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Transitions: making the move

Posted Apr 15 2009 11:43pm
You’ve finally reached the point and the decision: you’re going to help your mom, dad or other family member move from home to a care community. What should you expect? What can you do to make the transition better for both of you?

Make the move easy. When you’re planning moving day, make sure you consider how to make the move as quick and easy as possible.
* Enlist the help of every family member possible.
* Offer your loved one an option – their choice – of staying while you move their belongings or going to lunch or for a ride, while other members of the family make the move.
* Minimize the amount of things moved. Many older people enjoy the process, once the decision has been made, of gifting their items to various family members, reflecting on the items heritage or meaning during the process. Ask your loved one to select just those things he needs for basic comfort and then either store or get rid of the rest. Most moves entail downsizing significantly, so start that process off right by not bringing too much in the first place. Besides, a less crowded space feels bigger.
* Move as quickly as possible, and then relax a bit with your loved one. Allow time in your moving day schedule for a dinner together, a drink or light meal at the end of the moving day. This is a chance to focus on the relationship, not just the task of moving. That’s important on moving day.
* Leave. There will come that moment when the work’s essentially done, you’ve relaxed and chatted a few minutes, and there’s not much more to be done. You may have that feeling like you’re leaving your child at daycare for the first time in the pit of your stomach, but you need to make your exit. You need to give your loved one time and space to begin his own journey of adjustment.

Visit. Some care communities may advise you not to visit for the first few days or even weeks. Unless this is a firm requirement, smile, nod, and plan your next visit. It’s important to your loved one to know that you haven’t done the much feared “dumped at a nursing home” maneuver. Your regular visits will reassure your loved one that you’re still going to be involved, even though his physical residence has moved. Make an effort to make your visits about the relationship, too, not just tasks. Moving your loved one to a care community can relieve you of many tasks; it will never take the place of your relationship, however. Focus on your relationship by:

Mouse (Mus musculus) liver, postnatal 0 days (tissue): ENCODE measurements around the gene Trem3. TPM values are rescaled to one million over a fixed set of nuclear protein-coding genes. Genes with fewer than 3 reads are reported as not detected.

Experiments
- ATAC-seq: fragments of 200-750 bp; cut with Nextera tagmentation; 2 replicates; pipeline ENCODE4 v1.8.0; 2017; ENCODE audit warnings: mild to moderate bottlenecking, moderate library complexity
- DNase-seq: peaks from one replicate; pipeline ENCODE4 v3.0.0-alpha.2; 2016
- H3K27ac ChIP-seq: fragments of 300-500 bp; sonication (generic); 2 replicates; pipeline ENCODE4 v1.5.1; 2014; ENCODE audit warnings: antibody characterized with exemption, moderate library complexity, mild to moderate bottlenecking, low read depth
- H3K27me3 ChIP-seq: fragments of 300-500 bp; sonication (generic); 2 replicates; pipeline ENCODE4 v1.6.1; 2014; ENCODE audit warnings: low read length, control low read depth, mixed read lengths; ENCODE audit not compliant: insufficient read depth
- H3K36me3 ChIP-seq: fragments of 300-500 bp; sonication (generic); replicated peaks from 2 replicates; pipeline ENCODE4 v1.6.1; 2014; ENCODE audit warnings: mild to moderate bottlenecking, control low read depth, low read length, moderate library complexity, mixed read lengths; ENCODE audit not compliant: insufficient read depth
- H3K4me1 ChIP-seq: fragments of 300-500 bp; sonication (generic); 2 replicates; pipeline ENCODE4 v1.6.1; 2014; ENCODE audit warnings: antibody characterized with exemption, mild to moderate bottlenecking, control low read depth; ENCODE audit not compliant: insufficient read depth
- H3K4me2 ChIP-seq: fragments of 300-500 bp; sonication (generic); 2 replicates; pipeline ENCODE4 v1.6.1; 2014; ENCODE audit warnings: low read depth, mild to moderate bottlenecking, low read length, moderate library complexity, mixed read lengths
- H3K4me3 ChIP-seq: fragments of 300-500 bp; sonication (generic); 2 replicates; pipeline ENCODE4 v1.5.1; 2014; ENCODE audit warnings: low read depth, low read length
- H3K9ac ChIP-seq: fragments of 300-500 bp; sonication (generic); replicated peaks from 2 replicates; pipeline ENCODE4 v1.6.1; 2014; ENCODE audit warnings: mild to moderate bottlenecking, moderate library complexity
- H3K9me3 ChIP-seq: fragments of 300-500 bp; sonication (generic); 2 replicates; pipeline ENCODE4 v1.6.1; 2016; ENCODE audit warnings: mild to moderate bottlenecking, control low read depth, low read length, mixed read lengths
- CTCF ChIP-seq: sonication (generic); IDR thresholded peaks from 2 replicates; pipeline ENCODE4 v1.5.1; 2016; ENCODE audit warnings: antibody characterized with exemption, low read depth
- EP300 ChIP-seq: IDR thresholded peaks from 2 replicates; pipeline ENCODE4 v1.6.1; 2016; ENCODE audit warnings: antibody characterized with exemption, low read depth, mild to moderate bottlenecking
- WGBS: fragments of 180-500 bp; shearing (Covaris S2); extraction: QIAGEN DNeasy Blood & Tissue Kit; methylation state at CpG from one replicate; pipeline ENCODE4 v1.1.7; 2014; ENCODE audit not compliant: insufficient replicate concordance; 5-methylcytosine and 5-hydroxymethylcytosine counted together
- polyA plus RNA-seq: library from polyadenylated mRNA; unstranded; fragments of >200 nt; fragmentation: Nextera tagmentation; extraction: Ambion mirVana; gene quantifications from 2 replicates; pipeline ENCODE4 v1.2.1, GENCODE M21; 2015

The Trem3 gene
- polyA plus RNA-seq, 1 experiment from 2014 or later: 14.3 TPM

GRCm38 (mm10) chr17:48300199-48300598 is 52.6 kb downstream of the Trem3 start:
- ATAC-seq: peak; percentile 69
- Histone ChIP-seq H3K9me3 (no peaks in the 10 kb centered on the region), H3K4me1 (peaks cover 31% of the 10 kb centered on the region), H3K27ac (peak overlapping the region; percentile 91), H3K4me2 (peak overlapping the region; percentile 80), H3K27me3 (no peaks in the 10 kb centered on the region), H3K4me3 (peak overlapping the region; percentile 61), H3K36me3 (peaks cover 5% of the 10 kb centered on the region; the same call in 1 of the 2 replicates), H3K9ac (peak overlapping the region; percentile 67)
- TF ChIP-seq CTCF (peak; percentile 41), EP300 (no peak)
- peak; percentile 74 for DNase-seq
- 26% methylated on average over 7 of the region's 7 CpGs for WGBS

* Bringing in picture of your children or other family members
* Sharing meals together when you visit
* Taking walks together or taking your loved one for a drive in the countryside
* Talking about your regular daily life and routine
* Encouraging other family members, especially youngsters, to visit regularly, too.


Get acquainted. On your visits, try to get acquainted with the staff at the new community. Meet the front desk people and the manager, the dining room staff and the housekeepers. Introduce yourself, smile and thank them for their work. You’ll gain the trust and respect of important people involved in the welfare of your loved one; you’ll also know who to turn to if something goes wrong. You may want to get acquainted with other residents and their families as well, a step that frequently speeds the settling in process.

Be patient. It takes time for a person to adjust to a move. Some people will adjust quickly; others will still be adjusting several years after the move. Be patient, and let your loved one adjust at his own pace. Complaints may be frequent initially, especially about food. Listen, sympathize, but don’t rush to the manager demanding changes unless you witness the problems yourself, too. Be patient with staff, too, especially in new communities. It takes time for everyone to learn their jobs and to do them flawlessly. Expect some level of human error - housekeeping that miss a garbage can, for example, or soup served a little cool, but expect excellence in any personal care or services that are delivered. If the community laundry is cleaning your loved one’s clothes, expect that some items will go missing, and other items might get shrunk or bleached. Keep your loved one’s irreplaceable clothes or jewelry at your house, or launder them yourself (be sure to let the staff know).

Tune in to your own reactions. Be aware of those moments when you feel a wave of sadness wash over you for the losses your loved one has experienced. Feelings of sadness and guilt are normal, common reactions. You might think, “I should have cared for her myself,” but don’t let these feeling drive you to actions that make matters worse. Often, family members who are racked with guilt turn their feeling toward those providing the care, relentlessly finding fault, blame or error. If you find yourself complaining on every single visit, check in with your own feelings to see if you may be turning your own feelings of guilt or anxiety toward the people caring for your loved one. If you think you might be feeling more than the usual level of sadness or guilt, get help. Find a counselor, pastor or good, patient friend to listen and help you work through your emotions.

Many people find moving to a care community one of the most difficult tasks they do as caring family members. But most find that they’re happier, healthier and better off because of the choice, often sooner than they would ever have expected. It just takes a little effort on your part to make the transition.
www.EasyCEU.com: CEUs for senior care professionals · www.aQuireTraining.com: Staff training for caregivers · www.Apply2Care.com: Caregiver job applications right to your inbox
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